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Friday, July 6, 2012

Analysis: Confused? Here's what happened with EOBRs in Congress last week: Land Line Magazine
EOBR Mandate? Not so fast nor so certain! Click on the link below for the latest.
By David Tanner, Land Line associate editor

If you are a little confused about the status of electronic on-board recorders after all that happened in Congress late last week, you’re not alone. It didn’t help that many news outlets picked up an erroneous APreport and had to issue corrections. And of course, there were two bills, not just one. Bear with us, and we’ll try to explain things as best we can.

Let’s begin with some need-to-know facts. On Friday, June 29, both the House of Representatives and Senate approved a two-year, $101 billion bill that sets transportation policy for the next two years – specifically fiscal years 2013 and 2014.

They are calling it MAP-21, or “Moving Ahead for Progress in the 21st Century.”

Despite a strong effort from OOIDA and its members, the EOBR mandate was included in the bill. The language instructs the Federal Motor Carrier Safety Administration to carry out a rulemaking to require EOBRs in all heavy trucks in the next few years.

The final version of MAP-21 also contains things like truck parking, a study of cab crashworthiness, broker reform and other items of interest to truckers.

MAP-21 is on its way to President Obama’s desk for signature into law. He is expected to sign the legislation in the coming days.

But here is where it got confusing.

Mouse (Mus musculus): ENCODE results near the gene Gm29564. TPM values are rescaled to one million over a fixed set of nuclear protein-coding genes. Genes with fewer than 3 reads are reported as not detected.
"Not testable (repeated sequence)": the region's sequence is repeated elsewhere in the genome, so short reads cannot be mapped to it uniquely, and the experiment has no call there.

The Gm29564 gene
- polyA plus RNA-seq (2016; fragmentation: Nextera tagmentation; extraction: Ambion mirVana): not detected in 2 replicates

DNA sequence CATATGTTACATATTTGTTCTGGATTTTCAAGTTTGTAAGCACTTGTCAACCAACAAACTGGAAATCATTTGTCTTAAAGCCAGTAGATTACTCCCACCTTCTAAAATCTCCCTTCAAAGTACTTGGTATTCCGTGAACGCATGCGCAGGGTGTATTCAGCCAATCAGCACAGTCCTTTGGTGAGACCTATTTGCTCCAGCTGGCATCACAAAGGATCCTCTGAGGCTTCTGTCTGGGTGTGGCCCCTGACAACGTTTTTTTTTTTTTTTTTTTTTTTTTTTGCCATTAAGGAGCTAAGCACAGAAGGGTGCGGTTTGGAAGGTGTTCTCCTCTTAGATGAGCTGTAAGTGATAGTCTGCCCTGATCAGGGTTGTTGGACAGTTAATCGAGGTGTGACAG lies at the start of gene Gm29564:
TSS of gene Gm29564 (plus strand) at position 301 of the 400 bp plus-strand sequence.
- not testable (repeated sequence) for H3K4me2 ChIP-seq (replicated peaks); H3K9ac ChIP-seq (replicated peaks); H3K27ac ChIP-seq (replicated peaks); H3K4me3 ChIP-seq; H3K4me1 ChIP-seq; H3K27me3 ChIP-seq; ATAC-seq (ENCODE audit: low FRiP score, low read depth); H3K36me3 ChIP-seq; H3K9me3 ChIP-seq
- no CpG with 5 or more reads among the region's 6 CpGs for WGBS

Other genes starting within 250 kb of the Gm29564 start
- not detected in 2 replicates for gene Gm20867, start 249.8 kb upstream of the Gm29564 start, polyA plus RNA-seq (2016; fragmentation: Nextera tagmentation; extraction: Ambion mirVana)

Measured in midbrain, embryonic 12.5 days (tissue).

The same day that Congress was voting and passing the final version of MAP-21, the House was considering another bill – totally separate – dealing with annual budgets for various departments including the U.S. Department of Transportation. These types of bills are called appropriations bills, or “approps” for short. They’re routine and required by Congress every year.

It was during debate on the DOT “approps” bill that OOIDA issued a Call to Action, urging members to support an amendment that would render an attempt at an EOBR mandate moot by stripping away its funding.

The tactic proved to be effective, as the House voted in favor of the amendment.

Let’s get this straight – are EOBRs alive, or dead?

The answer at this moment is that either outcome is still possible.

Yes, the big highway bill does contain a mandate for EOBRs, but the program may not get funded if the House amendment to the “approps” bill survives a vote later this year in the Senate.

Rest assured, the battle against an expensive and unproven EOBR mandate is far from over, and your Association will call on you to stay involved when the timing is right.
Copyright © OOIDA

Analysis: Confused? Here's what happened with EOBRs in Congress last week: Land Line Magazine

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